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Church says Utah rule effectively banning conversion therapy for minors should be 'appropriately amended'

Church says Utah rule effectively banning conversion therapy for minors should be 'appropriately amended'

(John Perry, KSL TV)

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SALT LAKE CITY — The Church of Jesus Christ of Latter-day Saints announced Tuesday it is against Utah’s proposed new rule to the state’s Psychologist Licensing Board that would effectively ban gay conversion therapy for minors.

If adopted, the new rule adds “engaging in or attempting to engage in the practice of sexual orientation change efforts or gender identity change efforts with a client who is less than 18 years old,” to the board's definition of unprofessional conduct.

The church “denounces any abusive professional practice or treatment,” the statement read. Additionally, it stated that the church hopes those who experience “same-sex attraction and gender dysphoria find compassion and understanding from family members, church leaders and members, and professional counselors."

The church’s Family Services filed comments against the new rule, according to the release. The Utah Department of Commerce’s public comment period for the rule ended Tuesday.

The church is concerned the new rule is “ambiguous in key areas and overreaches in others,” the statement read.

“For example, it fails to protect individual religious beliefs and does not account for important realities of gender identity in the development of children,” the news release stated.


If the Utah Department of Commerce accepts the rule change with no changes made, the earliest effective date would be Oct. 22, according to the department.

As of September, the department received more than 1,300 written comments, with 85% in support of the ban.

The church opposes the rule in its "current form" and in the release, officials asked that it be “appropriately amended to address the concerns raised in Family Services’ comments, or that Utah’s lawmakers provide statutory guidance on this important issue."

The proposed change follows legislation that failed to pass during the state's 2019 session that would have banned the use of conversion therapy on minors in Utah, even though LGBTQ advocates and the governor had reached a consensus and the church did not oppose the legislation.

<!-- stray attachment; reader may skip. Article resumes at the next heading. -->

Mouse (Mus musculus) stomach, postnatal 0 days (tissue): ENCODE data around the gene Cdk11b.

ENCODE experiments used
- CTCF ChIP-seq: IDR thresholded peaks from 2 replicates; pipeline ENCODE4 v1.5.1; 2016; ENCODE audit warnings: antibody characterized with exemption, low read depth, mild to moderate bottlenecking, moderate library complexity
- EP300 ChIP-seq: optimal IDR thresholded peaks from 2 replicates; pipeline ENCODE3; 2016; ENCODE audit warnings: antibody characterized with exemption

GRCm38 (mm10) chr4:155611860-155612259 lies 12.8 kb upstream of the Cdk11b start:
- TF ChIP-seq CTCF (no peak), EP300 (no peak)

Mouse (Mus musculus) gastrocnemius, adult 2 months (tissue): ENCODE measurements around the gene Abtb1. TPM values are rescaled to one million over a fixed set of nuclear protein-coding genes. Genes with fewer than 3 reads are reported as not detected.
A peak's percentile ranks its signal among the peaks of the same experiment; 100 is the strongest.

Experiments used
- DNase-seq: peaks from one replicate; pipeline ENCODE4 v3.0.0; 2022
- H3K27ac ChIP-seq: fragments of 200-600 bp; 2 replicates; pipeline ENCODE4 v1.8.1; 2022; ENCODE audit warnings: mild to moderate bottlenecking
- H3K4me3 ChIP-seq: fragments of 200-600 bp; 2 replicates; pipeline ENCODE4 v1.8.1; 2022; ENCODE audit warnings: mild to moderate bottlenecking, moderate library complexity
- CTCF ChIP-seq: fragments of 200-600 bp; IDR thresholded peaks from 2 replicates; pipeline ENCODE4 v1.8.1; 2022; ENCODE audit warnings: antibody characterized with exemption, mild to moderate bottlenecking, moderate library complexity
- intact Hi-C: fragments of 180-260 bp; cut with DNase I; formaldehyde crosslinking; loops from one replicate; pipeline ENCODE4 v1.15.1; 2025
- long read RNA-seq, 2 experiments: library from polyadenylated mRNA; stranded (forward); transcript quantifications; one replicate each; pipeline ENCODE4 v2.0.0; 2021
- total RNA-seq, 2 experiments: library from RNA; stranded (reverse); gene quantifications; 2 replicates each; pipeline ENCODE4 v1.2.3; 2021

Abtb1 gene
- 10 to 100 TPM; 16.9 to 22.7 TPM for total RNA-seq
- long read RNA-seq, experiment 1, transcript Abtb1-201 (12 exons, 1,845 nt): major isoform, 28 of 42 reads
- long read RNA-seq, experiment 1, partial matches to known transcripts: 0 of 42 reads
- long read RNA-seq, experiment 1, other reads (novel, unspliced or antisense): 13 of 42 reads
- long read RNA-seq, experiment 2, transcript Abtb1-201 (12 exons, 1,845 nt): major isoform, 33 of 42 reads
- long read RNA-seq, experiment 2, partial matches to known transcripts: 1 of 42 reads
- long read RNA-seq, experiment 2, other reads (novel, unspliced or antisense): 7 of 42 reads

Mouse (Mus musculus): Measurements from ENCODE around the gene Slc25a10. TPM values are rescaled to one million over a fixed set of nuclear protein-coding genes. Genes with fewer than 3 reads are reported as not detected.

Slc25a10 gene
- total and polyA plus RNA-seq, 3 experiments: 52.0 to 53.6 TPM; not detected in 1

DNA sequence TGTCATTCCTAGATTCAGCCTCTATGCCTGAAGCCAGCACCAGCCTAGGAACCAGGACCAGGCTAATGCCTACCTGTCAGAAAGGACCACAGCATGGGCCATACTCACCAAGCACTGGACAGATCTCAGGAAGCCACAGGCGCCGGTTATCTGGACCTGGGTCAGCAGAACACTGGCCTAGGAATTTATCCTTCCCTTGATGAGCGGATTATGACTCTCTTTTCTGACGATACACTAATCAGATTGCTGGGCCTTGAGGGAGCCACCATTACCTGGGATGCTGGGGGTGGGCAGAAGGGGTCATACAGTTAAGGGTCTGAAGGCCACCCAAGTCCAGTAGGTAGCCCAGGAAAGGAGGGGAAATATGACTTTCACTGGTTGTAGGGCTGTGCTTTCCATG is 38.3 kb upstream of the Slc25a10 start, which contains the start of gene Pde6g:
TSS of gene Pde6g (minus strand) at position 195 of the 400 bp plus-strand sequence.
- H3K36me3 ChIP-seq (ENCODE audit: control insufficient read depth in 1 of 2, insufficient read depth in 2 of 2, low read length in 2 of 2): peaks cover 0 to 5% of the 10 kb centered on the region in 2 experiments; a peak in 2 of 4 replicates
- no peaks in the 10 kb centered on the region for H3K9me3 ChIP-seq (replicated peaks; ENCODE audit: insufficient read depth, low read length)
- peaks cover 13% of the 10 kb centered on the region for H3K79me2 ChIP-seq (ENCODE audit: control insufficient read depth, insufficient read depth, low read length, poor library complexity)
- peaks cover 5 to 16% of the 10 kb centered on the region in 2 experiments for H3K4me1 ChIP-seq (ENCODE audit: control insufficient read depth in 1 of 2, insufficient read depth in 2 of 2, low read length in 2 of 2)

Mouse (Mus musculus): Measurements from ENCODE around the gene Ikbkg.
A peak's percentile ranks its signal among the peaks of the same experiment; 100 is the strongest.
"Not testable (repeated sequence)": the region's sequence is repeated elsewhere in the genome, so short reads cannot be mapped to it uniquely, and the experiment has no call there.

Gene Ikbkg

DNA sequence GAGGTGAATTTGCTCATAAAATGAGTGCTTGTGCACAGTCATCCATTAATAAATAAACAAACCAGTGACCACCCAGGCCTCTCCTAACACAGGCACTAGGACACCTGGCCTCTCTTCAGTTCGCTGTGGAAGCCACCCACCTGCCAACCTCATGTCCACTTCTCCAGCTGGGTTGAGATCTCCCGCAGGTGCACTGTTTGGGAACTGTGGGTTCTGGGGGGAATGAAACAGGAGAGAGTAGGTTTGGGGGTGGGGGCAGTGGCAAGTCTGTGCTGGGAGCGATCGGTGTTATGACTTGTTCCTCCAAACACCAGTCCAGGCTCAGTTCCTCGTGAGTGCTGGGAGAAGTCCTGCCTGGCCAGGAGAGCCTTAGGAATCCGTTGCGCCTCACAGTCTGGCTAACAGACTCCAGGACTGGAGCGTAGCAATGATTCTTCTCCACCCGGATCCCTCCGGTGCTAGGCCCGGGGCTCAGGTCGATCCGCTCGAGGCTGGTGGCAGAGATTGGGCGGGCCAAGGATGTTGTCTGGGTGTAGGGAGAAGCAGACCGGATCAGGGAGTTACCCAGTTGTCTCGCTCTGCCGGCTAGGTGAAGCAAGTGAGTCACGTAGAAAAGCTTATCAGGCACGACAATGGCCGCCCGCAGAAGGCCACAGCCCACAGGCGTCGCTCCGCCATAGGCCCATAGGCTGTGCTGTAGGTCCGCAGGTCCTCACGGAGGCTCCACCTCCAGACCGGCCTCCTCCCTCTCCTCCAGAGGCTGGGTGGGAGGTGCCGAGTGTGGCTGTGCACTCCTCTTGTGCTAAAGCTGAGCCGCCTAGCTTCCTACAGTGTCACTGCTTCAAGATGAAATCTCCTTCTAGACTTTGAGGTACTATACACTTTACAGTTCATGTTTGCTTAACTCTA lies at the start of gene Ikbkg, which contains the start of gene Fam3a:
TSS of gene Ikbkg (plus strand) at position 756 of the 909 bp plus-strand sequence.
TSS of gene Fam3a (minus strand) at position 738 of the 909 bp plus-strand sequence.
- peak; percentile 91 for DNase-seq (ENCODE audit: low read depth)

Gov. Gary Herbert then told the Utah Department of Commerce and the Utah Division of Occupational and Professional Licensing to draft a rule.

The leadership of the Utah House Democratic Caucus released a statement Wednesday in response to the church’s opposition to the proposed rule.

“Conversion therapy is widely condemned by mental health professionals across the nation,” the statement read. “For any person under age 18, conversion therapy or any other practice that claims to change a person’s sexual orientation, gender identity, or expression should be prohibited in our state.”

“The state is correct to pursue policies that ensure safety and protection of children from harmful practices,” the statement continued.

Also Wednesday, Rep. Angela Romero, D-Salt Lake City, issued a statement on the church’s opposition, calling it “hypocritical.”

“It’s disappointing the Church of Jesus Christ of Latter-day Saints refuses to highlight the tremendous harm that conversion therapy has done and continues to inflict on countless numbers of people,” Romero’s statement read. “It’s hypocritical to preach compassion while condoning this hateful and failed practice. This issue is not about upholding the rights of religious beliefs. It’s about protecting youth from practices known to inflict harm.”

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Lauren Bennett is a reporter with who covers Utah’s religious community and the growing tech sector in the Beehive State.


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